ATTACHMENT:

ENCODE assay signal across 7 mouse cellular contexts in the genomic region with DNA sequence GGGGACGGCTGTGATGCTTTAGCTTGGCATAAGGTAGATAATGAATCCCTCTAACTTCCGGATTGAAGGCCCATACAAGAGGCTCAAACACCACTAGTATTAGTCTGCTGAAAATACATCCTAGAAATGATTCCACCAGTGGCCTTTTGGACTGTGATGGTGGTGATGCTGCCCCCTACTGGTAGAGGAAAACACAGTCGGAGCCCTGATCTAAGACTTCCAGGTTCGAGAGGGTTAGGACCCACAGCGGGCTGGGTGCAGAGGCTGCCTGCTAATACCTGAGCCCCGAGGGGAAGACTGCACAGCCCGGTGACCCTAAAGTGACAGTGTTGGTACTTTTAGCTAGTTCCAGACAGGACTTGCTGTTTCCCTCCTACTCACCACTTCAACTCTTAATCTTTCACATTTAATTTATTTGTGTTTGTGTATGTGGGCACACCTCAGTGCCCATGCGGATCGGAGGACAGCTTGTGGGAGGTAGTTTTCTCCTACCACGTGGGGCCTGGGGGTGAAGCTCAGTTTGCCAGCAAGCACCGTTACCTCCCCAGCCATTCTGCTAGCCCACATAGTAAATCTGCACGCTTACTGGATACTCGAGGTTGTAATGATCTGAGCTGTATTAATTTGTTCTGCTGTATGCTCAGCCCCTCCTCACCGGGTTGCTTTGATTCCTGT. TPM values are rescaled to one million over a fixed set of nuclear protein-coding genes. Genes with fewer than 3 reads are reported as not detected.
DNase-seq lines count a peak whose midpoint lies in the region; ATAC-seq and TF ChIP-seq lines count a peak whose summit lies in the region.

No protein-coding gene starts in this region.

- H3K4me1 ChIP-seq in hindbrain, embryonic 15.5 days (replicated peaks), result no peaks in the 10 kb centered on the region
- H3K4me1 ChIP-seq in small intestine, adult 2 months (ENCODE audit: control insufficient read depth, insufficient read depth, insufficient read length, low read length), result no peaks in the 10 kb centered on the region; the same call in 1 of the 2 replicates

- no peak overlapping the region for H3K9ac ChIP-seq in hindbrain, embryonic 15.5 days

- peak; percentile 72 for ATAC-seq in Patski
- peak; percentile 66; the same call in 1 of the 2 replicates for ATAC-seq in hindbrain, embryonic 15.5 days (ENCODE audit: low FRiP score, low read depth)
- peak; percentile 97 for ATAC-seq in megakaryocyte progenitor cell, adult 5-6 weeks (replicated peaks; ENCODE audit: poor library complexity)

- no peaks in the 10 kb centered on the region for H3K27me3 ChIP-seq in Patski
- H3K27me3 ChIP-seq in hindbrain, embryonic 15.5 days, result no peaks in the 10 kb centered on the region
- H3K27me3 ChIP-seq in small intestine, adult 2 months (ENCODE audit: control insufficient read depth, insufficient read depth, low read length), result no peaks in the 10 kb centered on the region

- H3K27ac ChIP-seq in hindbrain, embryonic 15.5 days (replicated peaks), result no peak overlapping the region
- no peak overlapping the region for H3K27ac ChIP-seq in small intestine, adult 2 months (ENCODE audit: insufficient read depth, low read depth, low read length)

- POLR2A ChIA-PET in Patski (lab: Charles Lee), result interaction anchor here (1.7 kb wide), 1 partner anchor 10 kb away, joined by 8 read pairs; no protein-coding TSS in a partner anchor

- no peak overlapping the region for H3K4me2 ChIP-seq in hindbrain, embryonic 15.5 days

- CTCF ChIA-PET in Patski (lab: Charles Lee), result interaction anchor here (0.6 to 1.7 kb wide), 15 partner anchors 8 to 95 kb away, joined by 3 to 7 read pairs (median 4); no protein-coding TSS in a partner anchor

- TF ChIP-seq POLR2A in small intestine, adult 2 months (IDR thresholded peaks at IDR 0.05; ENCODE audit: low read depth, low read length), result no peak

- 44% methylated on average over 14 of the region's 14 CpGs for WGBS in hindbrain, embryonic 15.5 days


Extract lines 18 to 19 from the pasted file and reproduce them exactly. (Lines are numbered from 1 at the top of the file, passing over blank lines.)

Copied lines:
- TF ChIP-seq POLR2A in small intestine, adult 2 months (IDR thresholded peaks at IDR 0.05; ENCODE audit: low read depth, low read length), result no peak

- 44% methylated on average over 14 of the region's 14 CpGs for WGBS in hindbrain, embryonic 15.5 days